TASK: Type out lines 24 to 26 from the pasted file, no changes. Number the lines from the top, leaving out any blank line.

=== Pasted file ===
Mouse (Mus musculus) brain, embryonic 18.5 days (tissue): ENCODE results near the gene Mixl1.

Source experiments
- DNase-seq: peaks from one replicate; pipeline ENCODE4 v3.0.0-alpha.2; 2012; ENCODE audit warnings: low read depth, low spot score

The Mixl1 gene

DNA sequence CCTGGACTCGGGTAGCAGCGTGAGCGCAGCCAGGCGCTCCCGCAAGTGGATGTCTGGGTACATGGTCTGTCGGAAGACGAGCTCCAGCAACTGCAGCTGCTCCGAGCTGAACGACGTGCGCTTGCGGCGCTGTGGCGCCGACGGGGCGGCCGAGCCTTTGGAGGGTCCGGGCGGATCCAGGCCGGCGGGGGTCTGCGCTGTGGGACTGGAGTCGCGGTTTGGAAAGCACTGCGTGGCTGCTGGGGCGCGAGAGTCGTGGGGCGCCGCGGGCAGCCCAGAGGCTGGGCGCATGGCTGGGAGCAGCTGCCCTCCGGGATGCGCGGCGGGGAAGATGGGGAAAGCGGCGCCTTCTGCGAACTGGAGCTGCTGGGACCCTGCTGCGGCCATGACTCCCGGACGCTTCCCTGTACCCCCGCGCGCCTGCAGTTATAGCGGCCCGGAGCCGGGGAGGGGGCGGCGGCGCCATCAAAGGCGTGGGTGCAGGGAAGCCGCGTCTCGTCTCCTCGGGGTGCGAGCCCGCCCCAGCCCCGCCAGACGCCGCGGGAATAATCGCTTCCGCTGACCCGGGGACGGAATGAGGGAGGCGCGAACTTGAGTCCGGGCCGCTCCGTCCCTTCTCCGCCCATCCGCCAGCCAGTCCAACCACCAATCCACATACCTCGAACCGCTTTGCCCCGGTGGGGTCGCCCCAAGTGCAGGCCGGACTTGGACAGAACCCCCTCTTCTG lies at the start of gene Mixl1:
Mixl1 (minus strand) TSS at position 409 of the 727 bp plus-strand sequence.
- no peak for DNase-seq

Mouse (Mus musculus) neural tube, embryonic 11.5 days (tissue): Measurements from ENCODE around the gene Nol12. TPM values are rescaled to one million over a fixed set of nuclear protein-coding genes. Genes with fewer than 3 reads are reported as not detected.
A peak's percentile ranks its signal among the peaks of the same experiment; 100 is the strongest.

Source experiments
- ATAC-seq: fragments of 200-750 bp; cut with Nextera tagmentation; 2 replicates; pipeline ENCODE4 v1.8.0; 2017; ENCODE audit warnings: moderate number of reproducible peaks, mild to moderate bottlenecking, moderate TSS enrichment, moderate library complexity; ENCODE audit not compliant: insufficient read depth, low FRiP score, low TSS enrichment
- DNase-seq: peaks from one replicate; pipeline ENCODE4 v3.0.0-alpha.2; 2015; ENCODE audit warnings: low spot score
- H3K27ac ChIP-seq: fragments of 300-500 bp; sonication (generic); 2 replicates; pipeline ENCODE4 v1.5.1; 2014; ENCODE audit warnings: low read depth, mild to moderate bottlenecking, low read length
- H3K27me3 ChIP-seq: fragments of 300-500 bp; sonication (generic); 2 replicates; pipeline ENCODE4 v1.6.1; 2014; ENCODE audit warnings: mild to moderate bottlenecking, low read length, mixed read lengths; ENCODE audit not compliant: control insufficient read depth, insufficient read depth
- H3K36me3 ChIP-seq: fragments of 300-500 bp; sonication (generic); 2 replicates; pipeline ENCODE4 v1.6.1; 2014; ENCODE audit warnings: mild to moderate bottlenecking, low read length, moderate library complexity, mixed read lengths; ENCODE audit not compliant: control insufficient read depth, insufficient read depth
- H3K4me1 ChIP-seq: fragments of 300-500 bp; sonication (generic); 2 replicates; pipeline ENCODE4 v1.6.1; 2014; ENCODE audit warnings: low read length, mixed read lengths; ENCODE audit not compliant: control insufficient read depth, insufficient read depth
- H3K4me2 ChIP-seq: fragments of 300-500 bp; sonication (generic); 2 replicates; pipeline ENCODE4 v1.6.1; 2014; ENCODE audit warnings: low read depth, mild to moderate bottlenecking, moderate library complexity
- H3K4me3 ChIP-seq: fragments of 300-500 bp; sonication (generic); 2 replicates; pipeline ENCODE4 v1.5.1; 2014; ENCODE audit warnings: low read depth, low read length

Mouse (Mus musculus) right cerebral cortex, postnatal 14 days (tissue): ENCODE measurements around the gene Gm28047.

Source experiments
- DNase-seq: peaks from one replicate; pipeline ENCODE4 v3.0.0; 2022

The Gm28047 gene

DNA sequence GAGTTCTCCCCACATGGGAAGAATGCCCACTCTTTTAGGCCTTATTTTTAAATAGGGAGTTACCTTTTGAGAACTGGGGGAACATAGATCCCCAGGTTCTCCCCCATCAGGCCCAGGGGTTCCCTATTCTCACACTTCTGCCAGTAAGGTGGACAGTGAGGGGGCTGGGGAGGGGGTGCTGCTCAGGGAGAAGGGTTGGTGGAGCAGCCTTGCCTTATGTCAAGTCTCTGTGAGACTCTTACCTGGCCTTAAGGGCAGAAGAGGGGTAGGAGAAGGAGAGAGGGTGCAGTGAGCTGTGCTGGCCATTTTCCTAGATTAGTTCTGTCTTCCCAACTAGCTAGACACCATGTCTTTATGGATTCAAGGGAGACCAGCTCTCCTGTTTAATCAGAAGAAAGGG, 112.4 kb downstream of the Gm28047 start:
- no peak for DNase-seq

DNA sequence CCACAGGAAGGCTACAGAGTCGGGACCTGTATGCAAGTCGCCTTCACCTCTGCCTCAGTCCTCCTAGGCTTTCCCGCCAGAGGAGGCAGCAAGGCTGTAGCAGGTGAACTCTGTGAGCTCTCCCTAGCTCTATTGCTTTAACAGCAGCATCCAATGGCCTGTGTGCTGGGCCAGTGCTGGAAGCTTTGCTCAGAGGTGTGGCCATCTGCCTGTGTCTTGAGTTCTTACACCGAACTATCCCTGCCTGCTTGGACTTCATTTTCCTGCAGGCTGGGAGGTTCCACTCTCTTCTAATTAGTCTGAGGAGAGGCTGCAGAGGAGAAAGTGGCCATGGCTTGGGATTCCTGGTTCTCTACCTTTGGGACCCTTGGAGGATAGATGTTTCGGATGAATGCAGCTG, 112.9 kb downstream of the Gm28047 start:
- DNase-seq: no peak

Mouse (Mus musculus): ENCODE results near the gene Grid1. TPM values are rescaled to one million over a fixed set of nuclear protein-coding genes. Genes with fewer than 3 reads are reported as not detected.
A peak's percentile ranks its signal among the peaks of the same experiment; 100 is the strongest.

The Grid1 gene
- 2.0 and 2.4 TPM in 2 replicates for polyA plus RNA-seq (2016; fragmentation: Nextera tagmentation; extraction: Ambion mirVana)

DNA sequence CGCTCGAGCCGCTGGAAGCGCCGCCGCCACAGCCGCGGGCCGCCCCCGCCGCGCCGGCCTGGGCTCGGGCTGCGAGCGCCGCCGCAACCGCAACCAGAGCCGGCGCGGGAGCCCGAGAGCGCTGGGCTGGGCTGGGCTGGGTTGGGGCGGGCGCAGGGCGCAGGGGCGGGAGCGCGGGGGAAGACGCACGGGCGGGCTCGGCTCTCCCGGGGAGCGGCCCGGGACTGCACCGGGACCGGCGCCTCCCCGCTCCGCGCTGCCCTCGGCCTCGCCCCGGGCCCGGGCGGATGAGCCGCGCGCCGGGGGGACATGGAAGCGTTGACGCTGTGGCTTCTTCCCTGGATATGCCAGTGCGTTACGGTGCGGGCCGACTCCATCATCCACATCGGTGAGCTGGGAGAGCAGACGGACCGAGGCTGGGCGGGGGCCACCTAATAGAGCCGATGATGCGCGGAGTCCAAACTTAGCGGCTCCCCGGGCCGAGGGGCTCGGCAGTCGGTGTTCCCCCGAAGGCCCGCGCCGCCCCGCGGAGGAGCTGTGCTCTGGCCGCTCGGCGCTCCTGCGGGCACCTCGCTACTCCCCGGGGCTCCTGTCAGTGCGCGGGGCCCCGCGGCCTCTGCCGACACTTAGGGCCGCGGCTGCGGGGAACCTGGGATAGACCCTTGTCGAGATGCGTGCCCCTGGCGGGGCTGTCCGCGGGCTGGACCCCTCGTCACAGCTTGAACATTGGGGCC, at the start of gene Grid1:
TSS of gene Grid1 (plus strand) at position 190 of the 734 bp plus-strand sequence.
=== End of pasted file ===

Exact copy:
- no peak for DNase-seq

DNA sequence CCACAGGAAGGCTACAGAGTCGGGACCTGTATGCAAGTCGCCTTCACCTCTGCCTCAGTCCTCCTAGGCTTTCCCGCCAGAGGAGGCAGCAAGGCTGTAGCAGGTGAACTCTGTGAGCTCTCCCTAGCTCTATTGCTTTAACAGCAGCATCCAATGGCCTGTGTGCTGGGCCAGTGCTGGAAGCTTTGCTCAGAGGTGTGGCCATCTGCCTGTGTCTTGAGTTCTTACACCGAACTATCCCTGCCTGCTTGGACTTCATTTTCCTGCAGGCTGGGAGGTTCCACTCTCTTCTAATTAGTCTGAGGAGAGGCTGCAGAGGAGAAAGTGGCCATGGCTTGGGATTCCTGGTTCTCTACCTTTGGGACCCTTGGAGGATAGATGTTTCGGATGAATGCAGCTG, 112.9 kb downstream of the Gm28047 start:
- DNase-seq: no peak